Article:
This past Saturday I experienced the joy of playing a huge 'company on company' (12 mechs vs 12 mechs) game of Classic BattleTech down at my FLGS. It was my first time playing on 3D terrain since my 6th edition Warhammer 40k days. I had a blast, but it reminded me why I was so happy when I learned BattleTech usually plays with hex maps instead of modeled terrain.

In my experience I have found that using measuring tape and eyeballing line of sight and cover allows a certain fudge factor to enter into the game. Hobbyist gamers tend towards the competitive side of the spectrum and I have seen plenty of arguments erupt over whether a base was just a hair out of range or not. Thankfully this past Saturday we didn't have any problems of this nature at our table and I got my first taste of combat using the non-hex miniatures rules.

In standard miniatures play each mech has its movement points (MP) converted to inches by doubling its value. If a mech has walking speed of 5MP it will be allowed to walk 10 inches on the table.

The GM running the game determined that we would be using a house rule where 1MP = 1 inch. This made our mechs less maneuverable than they would typically be in this kind of game. I suspect this restriction was put in place to compensate for the table size we had compared to the number of mechs in play. In a game with 24 mechs on a 6'x4' table managing combat between 6 players is hard enough without everyone zipping all over the map. As a frequent GM myself I respect that choice.

I point out this house rules change because my conclusions about tabletop vs hex rules might be biased based on how this house rule impacted the game.

There is a higher level of density and variety to the terrain on hex maps produced by Catalyst Game Labs for BattleTech that I don't believe can be produced easily with 3D terrain. The amount of tactical choices to be made for a unit moving on a hex map is greater than the choices presented to the same mech playing with the miniatures rules. This is simply a matter of how map design works between the two 'engines'.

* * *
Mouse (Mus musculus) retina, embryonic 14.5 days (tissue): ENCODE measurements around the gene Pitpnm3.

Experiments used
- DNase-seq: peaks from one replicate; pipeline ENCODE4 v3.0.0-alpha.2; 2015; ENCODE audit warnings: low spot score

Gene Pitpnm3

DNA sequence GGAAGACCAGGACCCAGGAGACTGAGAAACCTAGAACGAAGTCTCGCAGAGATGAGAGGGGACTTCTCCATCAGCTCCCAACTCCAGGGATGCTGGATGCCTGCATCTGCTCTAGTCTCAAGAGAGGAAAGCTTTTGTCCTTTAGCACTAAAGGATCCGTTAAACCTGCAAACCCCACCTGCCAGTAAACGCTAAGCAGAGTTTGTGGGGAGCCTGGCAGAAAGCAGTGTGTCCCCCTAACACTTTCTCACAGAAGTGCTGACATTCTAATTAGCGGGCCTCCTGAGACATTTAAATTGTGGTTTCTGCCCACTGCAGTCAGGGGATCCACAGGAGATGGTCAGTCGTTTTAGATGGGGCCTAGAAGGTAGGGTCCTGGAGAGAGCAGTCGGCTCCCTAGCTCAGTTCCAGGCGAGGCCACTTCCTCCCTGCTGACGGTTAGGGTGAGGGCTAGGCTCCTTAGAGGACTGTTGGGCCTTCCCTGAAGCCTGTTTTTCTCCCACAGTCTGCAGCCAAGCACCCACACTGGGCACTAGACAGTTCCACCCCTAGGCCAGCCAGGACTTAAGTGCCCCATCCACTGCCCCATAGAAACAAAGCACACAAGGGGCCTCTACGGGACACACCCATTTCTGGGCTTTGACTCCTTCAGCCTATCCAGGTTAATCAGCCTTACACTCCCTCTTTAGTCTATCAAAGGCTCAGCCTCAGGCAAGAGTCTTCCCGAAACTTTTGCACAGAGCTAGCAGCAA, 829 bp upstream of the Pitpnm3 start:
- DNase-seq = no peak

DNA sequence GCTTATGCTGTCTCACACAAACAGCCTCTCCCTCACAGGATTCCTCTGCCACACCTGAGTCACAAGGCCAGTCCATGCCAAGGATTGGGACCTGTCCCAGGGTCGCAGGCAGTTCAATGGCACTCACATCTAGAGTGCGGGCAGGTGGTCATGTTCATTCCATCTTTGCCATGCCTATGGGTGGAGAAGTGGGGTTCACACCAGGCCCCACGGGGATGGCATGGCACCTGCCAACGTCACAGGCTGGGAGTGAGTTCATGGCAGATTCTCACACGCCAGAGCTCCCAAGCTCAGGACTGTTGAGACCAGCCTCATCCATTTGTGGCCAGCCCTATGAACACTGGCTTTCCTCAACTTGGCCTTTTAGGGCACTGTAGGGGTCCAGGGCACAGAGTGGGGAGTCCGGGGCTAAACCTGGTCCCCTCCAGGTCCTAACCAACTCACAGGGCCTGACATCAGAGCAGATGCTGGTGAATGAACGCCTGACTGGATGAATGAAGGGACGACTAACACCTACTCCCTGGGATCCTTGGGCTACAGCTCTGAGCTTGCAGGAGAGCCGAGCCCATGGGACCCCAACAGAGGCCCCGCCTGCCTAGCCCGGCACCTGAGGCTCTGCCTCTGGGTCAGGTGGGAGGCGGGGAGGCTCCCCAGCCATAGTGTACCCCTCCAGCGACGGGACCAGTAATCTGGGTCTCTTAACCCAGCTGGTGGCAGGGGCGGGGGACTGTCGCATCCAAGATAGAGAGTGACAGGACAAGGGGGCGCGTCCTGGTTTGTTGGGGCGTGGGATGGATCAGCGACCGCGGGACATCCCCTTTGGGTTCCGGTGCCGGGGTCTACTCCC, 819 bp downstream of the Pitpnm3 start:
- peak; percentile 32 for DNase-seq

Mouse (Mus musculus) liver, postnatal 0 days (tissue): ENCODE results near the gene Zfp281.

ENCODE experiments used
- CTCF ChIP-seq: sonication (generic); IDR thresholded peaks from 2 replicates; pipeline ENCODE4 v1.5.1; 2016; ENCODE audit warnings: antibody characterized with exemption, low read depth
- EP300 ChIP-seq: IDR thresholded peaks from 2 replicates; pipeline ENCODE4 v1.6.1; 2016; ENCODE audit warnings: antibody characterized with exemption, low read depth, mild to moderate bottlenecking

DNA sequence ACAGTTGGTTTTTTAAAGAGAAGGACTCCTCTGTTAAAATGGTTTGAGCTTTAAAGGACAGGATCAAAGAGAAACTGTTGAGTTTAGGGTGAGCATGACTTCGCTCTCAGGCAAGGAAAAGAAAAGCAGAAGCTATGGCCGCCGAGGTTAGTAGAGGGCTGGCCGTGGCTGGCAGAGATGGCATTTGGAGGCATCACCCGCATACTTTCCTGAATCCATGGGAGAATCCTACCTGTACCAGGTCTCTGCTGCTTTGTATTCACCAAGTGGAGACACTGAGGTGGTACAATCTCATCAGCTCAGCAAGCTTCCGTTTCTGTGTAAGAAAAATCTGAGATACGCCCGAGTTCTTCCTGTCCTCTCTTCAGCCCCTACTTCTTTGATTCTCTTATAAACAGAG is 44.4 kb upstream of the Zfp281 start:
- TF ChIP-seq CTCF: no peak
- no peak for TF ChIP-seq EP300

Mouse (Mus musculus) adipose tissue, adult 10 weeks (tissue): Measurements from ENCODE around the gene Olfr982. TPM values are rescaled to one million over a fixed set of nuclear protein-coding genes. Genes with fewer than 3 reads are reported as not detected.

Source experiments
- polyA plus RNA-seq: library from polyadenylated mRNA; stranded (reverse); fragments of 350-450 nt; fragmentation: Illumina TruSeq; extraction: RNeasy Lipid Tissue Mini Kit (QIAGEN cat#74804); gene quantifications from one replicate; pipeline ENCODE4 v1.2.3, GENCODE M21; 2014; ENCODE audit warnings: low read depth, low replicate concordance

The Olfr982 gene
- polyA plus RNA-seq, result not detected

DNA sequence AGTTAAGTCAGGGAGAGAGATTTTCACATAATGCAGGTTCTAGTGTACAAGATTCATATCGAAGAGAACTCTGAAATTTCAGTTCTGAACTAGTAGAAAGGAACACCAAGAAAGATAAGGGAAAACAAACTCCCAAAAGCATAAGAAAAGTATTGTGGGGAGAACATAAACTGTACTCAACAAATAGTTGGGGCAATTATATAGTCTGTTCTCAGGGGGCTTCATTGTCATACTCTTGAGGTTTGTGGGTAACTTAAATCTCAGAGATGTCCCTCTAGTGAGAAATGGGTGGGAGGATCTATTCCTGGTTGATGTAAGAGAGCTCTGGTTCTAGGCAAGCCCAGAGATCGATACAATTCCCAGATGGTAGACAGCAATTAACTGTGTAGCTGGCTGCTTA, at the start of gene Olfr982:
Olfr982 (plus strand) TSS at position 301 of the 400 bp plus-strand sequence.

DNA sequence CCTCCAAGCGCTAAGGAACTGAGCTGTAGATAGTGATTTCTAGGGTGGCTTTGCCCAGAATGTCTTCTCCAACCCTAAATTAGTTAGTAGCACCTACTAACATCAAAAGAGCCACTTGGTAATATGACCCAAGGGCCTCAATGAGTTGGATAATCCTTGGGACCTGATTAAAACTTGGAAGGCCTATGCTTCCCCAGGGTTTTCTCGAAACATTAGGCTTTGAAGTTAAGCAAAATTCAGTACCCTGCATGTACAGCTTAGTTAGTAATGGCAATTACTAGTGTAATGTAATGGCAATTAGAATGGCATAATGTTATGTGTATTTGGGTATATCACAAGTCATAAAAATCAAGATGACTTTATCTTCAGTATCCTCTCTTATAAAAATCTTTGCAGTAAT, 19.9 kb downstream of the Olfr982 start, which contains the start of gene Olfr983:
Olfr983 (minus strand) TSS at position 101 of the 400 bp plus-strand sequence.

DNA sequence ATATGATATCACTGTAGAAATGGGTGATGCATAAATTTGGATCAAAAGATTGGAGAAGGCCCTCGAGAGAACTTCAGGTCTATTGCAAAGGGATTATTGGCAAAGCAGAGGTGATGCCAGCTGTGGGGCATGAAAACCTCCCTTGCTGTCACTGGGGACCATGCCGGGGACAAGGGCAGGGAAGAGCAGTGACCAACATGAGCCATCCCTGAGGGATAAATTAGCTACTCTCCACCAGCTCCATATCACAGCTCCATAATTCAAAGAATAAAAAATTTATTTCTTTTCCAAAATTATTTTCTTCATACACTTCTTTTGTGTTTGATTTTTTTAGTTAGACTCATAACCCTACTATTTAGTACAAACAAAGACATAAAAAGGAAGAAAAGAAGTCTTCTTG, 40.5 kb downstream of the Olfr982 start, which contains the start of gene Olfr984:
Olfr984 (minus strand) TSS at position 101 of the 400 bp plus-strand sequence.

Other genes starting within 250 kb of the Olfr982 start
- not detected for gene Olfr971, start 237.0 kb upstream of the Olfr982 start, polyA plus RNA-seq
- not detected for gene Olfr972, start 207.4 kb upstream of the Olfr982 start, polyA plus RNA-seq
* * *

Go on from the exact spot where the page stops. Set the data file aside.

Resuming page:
3D terrain is limited by the real world physical properties of what you're using to build it. Light woods and heavy woods need to be a certain thickness to block line of sight or provide cover. Buildings must have a realistic footprint in relation to the roads, trees, etc. To a certain extent scale must be preserved across your terrain.

The scale of the hex maps doesn't have this constraint and as a result terrain feels more "gamey". River hexes can wind tightly around building hexes placed next to deep canyons, all within a few movement points of each other. Replicating the same setup in 3D terrain could be a month long project that may not in the end provide the same level of tactics as the hexes.

I'm not 100% sure on this hypothesis but it is my gut reaction after playing a game with admittedly weird house rules. In the future I plan on comparing 3D terrain pieces to their equivelant hex map setups and seeing the difference to actual play in the future.

Welcome

Welcome to Dice or Death.

My name is Ray.

I found myself annoying friends and family with frequent talk of obscure game systems and how exciting it was to paint a dwarf's beard. Instead of driving them all away, I created this website.

The blog is where I'll be posting my thoughts about industry news, strategy, tactics, miniature painting, terrain building, and anything else about the tabletop gaming hobby that comes to mind.

The focus at the start will be on games that have been absorbing all my free tabletop time these days: BattleTech, Dungeons & Dragons, and Song of Blades and Heroes. But heck, why limit ourselves? Any and all tabletop games and related topics will be up for grabs.

In the near future I'll be writing about my thoughts on preparing for a Classic BattleTech "Sword and Dragon" campaign I'll be running.  Once that begins you'll see action reports for this campaign. 

I've got a ton of minis to paint, terrain to build, and a whole lot of games to play and discuss.

Thanks for coming and enjoy your stay!